Apart from the use of unconventional materials, jewellers are coming up with creative designs that cater to clients who have more discreet tastes.
Van Cleef & Arpels’ latest high-jewellery collection, aptly named “Le Secret”, features exquisite masterpieces with hidden surprises.
“We wanted to express in the collection the tradition of intimacy associated with jewellery,” Bos says.
The Cachette des coccinelles brooch features diamond-encrusted leaves that can be moved aside to reveal a tiny ladybird – a secret reserved only for its wearer.
The Sous son aile clip features a parrot made of colour stones. A baby parrot hides under its mother’s wings, which is revealed through a delicate mechanism.
“High jewellery is serious and traditional. We are looking at rare and precious materials and very expensive pieces. But I think it’s also nice to balance it with playfulness, whimsicality and, sometimes, a touch of humour,” Bos adds.
“At the end of the day, jewellery is made to please and put a smile on the face of the wearer.”
The transformable element has seen modern interpretations in the past few years. The concept has been reiterated by Van Cleef & Aprels, Cartier, Boucheron and Chaumet.
For its latest high-jewellery collection, Boucheron adapted the concept to the Flocon Imperial necklace. The necklace can be worn seven different ways, including as brooches and hairpins. Chaumet has created the Pastorale Anglaise necklace with a detachable emerald pendant.
Such “surprises” cannot be achieved without the maisons’ excellent know-how expertise. Van Cleef & Arpels’ designers and craftsmen turned to archive pieces such as the iconic zip necklace for inspiration and developed mechanisms that are suitable for modern lifestyle.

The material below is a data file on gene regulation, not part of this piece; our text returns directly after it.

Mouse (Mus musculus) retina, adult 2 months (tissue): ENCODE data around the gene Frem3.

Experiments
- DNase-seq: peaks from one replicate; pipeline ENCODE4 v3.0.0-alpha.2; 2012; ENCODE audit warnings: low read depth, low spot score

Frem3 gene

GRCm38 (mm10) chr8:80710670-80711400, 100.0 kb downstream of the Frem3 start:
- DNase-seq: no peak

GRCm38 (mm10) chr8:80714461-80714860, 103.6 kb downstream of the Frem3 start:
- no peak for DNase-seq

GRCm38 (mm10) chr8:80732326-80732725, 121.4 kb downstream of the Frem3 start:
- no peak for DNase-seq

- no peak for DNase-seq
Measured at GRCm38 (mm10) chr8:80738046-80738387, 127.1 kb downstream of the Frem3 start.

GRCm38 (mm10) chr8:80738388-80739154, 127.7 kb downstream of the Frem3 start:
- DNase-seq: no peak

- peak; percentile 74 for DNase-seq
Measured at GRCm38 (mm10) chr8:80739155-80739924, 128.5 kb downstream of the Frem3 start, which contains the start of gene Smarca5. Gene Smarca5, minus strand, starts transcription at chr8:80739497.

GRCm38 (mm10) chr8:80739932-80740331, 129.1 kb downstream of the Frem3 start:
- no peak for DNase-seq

The concept of high jewellery has evolved. High jewellers are also focusing on the wearability of the pieces – whether they are comfortable or not.
Although some of the subtle details mentioned above might be taken for granted, they are what sets the high jewellers apart from their competitors.
Lightness and fluidity are important for high jewellers. Chao’s iconic Phoenix feather brooch was auctioned in May this year for HK$8.7 million at Christie’s. The piece was incredibly light – equal to the weight of two macaroons, according to Chao – thanks to the use of titanium.
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Boucheron’s Choisne tries on her own designs to ensure they are comfortable. She also makes sure that transformable pieces can be executed with ease. “We know that we don’t want to wear earrings that hurt or necklaces that are too heavy,” she says.
While modern techniques and innovative materials are helping high jewellers to enhance ergonomics and comfort, heritage savoir faire is more relevant in achieving subtly luxurious details.
Van Cleef & Arpels boasts the patented Mystery Set – where prongs on jewellery pieces are invisible. Wellendorff’s iconic gold rope necklaces are woven from 18ct soft gold threads. The resulting products are coveted by connoisseurs and collectors.
“Cutting a single stone using the Mystery Set technique can take two to eight hours,” says Catherine Cariou, Van Cleef & Arpels’ heritage director. “The challenges also include finding stones that match in colour and quality.”
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She says to test if the stones are perfectly set, the craftsmen slide a piece of paper in between. If the paper doesn’t slide through, the stones are perfectly set.
Hanspeter Wellendorff, third generation of the founder of the German high jeweller Wellendorff, recalls that it took him two years to develop and perfect the gold rope technique.
“We are [looking for] refined taste,” Wellendorff says. “We don’t want to dominate the person who wears our jewellery. Our customers are very curious about how our jewellery is made.”
Choisne agrees that high jewellery customers appreciate the subtly luxurious elements as they become more and more knowledgeable.